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When I Work Designates Juneteenth as Paid Holiday

When I Work, the Minneapolis-based scheduling and communications platform company, has announced it is making Juneteenth (June 19) a paid holiday for employees.

In a tweet announcing the change, the company said the switch was made so the team could, “celebrate emancipation, learn about history, and connect with their communities.” The company also stated it will be providing educational resources to learn more about the, “history, meaning, and traditions of Juneteenth” for its team.

“We believe [designating Juneteenth as a paid holiday] is an important step because it creates more space for our team to continue learning, listening, and contributing to the work that helps dismantle systemic racism,” Chad Halvorson, CEO and Founder, said to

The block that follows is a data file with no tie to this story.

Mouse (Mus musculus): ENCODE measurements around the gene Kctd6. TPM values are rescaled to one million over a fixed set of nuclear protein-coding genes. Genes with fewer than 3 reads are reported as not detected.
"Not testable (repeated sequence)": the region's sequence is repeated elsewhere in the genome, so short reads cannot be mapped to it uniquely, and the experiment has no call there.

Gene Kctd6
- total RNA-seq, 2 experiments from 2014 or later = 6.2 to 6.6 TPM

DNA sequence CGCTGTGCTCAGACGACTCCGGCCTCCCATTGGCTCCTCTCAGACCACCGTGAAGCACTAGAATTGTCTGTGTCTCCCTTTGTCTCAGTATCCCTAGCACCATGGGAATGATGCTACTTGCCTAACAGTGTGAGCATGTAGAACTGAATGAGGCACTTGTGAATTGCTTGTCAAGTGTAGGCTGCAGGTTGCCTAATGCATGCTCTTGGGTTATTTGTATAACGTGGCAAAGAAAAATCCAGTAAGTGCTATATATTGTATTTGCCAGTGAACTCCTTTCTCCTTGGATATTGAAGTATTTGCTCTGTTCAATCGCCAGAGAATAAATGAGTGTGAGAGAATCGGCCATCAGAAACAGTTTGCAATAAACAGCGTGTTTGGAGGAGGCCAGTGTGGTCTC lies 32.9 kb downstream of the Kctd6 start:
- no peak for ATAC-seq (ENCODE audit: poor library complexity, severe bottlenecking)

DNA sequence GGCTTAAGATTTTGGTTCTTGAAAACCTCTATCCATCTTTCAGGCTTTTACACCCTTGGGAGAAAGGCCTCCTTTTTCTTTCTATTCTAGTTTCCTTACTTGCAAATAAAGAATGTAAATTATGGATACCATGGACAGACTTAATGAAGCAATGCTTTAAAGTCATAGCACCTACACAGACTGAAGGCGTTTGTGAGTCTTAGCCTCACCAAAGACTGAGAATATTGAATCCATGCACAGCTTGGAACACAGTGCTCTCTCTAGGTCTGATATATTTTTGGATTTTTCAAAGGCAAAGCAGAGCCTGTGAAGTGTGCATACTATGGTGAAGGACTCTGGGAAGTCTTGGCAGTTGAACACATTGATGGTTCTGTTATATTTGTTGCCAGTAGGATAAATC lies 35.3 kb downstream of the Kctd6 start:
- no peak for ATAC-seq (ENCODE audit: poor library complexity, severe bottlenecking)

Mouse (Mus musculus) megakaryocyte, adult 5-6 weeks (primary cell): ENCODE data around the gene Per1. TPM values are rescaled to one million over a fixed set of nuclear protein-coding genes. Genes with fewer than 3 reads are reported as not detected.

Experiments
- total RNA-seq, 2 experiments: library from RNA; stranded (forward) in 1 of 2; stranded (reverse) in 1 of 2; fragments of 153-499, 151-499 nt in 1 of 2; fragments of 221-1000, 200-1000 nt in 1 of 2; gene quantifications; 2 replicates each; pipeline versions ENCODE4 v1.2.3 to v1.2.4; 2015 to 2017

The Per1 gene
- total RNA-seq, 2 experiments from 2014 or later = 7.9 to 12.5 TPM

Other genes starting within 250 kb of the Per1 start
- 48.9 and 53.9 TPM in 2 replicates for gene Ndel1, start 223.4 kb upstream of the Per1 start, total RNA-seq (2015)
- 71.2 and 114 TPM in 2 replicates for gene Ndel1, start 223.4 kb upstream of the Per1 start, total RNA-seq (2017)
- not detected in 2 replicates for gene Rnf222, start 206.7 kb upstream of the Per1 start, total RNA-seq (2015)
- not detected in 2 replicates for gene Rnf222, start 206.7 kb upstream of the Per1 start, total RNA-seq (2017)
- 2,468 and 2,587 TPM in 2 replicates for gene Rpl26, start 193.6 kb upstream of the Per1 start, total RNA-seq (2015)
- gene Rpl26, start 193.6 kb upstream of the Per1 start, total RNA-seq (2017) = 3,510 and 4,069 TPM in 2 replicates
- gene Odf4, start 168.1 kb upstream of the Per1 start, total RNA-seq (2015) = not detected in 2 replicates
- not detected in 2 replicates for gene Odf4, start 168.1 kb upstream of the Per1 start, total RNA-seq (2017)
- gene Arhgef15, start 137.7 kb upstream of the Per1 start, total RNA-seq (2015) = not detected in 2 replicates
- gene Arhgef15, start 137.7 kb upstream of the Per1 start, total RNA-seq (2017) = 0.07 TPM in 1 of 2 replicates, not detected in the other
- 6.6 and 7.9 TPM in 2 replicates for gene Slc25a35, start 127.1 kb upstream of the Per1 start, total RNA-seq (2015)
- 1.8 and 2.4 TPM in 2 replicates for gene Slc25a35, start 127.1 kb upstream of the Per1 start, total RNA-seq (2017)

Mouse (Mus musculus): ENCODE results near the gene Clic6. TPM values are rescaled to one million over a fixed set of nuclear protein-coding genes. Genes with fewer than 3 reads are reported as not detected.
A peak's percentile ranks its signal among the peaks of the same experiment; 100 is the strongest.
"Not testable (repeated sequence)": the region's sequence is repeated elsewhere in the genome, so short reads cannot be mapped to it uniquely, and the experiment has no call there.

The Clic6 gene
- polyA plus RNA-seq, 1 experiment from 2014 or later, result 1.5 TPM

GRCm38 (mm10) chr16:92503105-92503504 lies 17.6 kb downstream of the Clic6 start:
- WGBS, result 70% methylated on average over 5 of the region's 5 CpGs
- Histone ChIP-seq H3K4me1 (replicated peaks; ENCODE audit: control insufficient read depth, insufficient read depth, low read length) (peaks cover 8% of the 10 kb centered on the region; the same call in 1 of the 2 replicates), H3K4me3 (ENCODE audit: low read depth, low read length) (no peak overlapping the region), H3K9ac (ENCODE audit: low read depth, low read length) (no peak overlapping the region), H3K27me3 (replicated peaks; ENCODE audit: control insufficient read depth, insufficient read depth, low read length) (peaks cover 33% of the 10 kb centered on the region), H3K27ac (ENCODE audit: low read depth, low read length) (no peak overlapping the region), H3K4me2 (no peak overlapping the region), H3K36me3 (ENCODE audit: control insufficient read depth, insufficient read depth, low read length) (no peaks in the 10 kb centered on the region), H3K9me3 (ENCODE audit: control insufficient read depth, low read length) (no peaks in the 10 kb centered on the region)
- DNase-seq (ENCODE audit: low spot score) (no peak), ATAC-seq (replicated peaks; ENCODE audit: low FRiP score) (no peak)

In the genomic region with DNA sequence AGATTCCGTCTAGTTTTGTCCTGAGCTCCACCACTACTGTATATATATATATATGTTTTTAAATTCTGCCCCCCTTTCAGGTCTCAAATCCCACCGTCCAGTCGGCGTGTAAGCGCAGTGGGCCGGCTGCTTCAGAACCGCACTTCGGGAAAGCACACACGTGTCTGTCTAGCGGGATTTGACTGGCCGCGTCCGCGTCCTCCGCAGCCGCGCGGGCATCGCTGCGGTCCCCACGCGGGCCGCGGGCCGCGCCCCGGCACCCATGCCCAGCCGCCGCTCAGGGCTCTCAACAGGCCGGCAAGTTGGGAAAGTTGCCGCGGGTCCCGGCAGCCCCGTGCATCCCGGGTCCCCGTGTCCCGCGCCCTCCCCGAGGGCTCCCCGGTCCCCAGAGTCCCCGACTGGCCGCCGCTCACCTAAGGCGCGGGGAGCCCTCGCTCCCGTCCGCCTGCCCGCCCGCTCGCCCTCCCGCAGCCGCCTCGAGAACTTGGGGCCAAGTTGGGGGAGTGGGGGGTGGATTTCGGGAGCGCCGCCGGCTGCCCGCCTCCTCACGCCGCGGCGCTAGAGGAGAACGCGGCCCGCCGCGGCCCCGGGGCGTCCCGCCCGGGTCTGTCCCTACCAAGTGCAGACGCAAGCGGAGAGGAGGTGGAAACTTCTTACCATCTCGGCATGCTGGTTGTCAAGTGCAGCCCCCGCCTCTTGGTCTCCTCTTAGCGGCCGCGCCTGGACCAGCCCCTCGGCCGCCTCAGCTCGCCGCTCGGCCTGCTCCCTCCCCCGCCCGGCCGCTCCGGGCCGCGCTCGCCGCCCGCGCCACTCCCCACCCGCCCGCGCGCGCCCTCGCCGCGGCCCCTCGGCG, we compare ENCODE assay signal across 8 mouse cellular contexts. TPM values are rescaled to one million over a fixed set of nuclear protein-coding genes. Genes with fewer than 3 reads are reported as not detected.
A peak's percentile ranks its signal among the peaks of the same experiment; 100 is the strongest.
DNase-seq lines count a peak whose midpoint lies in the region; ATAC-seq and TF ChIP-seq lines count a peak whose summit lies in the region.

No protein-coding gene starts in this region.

When I Work announced significant layoffs in April, citing the COVID-19 pandemic.

Juneteenth is a celebration and commemoration of the ending of slavery in the United States. It dates back to June 19, 1865, when news of emancipation finally made its way to Texas — two years after President Lincoln’s Emancipation Proclamation. Despite its importance, the date has yet to be declared a national holiday.

Alex Skjong
Alex oversees the content produced for BETA, Twin Cities Startup Week, and When he’s not writing or editing, there’s a good chance he’s enjoying a refreshing brew and explaining the merits of heavy metal (of which there are many).